Ensure roads are clear
Worn-out dump trucks can be patched up and pushed only so long before they break down beyond repair. During most of the year, that is not a serious challenge for local and state highway agencies.
But during the winter months, lack of a few trucks normally available to treat snow- and ice-covered highways can be serious business. It can put travelers at risk.
During the recent cold snap, Belmont County’s highways department had to make do without three dump trucks that have been available in the past. County Engineer Terry Lively blamed “maintenance issues.”
“They’re old trucks. They’re worn out. … We can’t afford to buy new trucks and we’re trying to keep these old trucks on the road and three of them broke down during this relatively minor storm,” he explained.
Lively added that his department was able to cope with the problem. But, he worried aloud to a reporter, a really severe storm might mean substantial delays in clearing snow and ice from roads and bridges.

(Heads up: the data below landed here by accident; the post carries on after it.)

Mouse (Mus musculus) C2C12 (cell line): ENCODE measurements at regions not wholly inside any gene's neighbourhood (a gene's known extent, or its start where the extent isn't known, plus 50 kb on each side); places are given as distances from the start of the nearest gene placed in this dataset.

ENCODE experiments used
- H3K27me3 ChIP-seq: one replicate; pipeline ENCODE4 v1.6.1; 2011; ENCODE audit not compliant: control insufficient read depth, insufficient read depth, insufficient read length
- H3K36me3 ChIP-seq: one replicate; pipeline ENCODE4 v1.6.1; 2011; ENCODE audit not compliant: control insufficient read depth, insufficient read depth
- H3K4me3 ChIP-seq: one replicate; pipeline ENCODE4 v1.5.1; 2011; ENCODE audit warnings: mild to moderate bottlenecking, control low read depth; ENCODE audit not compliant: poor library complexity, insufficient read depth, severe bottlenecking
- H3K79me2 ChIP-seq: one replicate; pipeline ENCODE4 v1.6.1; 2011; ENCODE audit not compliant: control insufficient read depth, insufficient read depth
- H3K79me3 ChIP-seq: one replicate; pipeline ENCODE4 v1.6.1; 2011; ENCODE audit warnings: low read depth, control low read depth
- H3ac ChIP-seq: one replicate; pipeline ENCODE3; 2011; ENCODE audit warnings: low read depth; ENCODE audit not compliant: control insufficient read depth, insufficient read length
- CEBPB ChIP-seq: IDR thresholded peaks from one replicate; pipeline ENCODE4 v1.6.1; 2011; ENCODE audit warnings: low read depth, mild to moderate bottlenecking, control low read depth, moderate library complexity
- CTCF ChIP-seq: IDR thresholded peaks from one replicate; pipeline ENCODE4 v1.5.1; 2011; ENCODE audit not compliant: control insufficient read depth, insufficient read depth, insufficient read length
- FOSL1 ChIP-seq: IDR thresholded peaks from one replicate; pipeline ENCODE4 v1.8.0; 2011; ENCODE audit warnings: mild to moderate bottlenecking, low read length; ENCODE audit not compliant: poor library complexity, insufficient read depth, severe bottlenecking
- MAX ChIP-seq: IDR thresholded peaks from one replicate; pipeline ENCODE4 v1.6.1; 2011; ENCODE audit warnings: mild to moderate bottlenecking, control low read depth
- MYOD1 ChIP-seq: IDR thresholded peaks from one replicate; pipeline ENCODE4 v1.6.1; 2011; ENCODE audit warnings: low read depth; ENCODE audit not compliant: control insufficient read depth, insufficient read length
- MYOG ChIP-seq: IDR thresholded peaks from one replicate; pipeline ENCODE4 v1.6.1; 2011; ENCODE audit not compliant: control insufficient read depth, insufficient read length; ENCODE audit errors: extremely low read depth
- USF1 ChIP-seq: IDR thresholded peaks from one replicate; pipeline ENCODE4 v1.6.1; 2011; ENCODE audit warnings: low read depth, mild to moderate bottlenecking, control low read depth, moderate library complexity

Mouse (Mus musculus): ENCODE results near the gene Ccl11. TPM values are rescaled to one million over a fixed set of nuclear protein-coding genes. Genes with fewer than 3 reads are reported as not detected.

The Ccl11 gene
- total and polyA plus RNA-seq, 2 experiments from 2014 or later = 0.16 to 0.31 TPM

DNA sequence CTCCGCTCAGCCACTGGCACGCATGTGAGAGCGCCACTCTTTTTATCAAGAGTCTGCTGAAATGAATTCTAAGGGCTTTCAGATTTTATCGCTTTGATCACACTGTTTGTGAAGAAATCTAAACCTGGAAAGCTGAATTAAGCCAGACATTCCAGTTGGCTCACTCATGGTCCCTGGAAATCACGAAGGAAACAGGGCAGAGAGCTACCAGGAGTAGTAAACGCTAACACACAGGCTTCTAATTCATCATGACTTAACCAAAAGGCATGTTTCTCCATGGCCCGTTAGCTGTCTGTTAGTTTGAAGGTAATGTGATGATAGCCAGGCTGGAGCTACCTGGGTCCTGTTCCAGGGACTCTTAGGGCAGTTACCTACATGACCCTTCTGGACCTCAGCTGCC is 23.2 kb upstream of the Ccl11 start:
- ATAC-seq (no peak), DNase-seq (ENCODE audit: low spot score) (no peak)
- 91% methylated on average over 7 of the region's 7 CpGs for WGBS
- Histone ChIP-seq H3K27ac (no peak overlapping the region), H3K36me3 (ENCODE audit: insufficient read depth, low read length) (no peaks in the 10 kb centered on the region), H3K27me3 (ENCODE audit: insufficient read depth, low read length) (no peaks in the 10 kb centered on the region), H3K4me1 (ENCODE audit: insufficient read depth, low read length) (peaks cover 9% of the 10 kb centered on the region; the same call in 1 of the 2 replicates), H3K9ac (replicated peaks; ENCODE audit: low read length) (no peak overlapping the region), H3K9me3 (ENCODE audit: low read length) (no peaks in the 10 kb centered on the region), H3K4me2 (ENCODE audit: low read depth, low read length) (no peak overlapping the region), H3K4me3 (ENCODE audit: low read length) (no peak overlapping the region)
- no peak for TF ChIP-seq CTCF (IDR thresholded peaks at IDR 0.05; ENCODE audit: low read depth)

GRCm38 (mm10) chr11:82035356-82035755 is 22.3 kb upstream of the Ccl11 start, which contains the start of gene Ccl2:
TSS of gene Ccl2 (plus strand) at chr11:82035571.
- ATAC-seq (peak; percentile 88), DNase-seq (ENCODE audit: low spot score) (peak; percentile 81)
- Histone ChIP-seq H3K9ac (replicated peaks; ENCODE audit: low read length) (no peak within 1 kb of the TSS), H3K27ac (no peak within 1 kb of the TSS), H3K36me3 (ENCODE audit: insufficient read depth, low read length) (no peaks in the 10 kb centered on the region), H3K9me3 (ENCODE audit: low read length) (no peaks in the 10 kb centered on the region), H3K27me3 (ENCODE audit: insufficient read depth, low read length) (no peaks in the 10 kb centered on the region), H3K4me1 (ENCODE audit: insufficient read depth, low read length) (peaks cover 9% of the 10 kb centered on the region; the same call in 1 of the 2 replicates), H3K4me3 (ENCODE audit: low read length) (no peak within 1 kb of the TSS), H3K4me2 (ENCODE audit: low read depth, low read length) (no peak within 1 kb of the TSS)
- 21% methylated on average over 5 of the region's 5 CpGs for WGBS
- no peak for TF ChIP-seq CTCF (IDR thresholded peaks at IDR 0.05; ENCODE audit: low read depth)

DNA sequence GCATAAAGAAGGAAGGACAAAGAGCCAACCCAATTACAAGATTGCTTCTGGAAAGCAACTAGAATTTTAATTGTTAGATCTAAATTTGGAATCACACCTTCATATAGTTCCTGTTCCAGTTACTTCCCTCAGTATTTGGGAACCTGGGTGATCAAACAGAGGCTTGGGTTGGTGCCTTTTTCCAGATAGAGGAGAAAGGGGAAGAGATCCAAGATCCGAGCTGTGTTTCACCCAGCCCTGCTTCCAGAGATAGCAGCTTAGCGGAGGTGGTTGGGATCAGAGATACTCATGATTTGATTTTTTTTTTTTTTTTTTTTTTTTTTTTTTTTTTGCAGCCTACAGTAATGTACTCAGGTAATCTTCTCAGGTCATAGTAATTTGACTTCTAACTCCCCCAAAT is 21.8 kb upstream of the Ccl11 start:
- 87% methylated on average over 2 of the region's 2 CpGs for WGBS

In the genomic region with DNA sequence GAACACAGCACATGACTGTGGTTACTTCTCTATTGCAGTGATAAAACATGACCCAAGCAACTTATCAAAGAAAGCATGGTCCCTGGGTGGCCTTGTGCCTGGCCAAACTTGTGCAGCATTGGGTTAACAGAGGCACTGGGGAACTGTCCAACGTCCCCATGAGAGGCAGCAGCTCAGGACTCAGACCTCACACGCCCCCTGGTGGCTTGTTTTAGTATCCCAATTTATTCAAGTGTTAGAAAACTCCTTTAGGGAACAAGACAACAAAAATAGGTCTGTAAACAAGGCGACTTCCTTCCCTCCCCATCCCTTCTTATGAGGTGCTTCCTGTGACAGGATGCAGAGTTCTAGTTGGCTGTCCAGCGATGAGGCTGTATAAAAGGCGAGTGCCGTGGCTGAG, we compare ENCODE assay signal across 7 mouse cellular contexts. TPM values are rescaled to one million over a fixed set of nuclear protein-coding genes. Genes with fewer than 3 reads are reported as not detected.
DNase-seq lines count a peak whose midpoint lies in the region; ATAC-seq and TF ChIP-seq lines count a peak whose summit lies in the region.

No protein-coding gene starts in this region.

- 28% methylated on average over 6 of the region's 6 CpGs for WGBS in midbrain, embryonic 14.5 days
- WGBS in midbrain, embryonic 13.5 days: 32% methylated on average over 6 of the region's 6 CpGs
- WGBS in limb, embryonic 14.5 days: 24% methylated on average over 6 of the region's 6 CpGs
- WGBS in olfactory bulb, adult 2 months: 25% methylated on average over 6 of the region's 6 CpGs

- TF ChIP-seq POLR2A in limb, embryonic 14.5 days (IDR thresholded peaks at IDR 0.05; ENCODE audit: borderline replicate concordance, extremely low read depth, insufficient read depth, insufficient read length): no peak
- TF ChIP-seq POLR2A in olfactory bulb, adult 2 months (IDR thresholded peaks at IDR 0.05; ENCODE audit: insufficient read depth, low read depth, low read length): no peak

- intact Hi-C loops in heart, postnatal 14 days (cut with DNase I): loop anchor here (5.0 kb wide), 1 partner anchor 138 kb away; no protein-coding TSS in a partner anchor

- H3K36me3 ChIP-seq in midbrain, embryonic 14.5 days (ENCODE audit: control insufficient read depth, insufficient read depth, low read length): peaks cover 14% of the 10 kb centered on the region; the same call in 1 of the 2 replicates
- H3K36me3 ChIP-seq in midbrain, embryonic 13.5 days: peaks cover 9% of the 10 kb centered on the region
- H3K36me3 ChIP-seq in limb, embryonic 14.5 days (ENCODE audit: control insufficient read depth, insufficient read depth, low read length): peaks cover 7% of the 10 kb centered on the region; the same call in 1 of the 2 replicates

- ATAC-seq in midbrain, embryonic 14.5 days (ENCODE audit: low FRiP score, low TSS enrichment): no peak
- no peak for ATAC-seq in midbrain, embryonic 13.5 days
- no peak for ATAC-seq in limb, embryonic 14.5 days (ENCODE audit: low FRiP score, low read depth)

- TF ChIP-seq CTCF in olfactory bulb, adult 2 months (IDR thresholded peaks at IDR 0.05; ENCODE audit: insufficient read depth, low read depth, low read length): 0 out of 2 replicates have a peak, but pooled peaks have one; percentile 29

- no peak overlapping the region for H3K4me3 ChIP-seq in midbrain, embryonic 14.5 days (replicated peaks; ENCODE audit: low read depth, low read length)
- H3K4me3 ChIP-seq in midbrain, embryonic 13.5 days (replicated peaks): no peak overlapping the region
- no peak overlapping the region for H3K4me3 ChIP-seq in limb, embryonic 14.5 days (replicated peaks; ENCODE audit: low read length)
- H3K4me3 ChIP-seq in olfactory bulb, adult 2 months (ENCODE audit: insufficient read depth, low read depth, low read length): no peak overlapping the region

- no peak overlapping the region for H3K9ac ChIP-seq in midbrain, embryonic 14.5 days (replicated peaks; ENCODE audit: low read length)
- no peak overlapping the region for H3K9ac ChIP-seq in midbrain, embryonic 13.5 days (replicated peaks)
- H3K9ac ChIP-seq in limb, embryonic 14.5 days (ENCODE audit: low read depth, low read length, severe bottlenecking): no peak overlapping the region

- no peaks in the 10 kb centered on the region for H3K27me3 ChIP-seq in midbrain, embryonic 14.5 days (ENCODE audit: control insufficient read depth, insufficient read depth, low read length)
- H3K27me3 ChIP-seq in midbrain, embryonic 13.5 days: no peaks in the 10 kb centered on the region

Some of his trucks “are well beyond their expected lifespan,” at 20 years old and with about 200,000 miles on them, the engineer noted.
Money is the problem, of course. Funding for his department comes from gasoline taxes and license plate fees, Lively said. Revenue from those sources is down.
State legislators should be looking at the problem. Though no one likes a tax increase, it may be necessary in order to ensure both local and state highways and bridges are maintained adequately. The state’s excise tax on gasoline, at 28 cents per gallon, has not been increased since 6 additional cents were phased in from 2003-05.
It is impractical for the county to maintain both employees and equipment to cope with a worst-case scenario. However, some edge against really bad weather — not to mention ensuring equipment is reliable during normal circumstances — is important.
As matters stand, it appears the Belmont County highway department may not have that capability.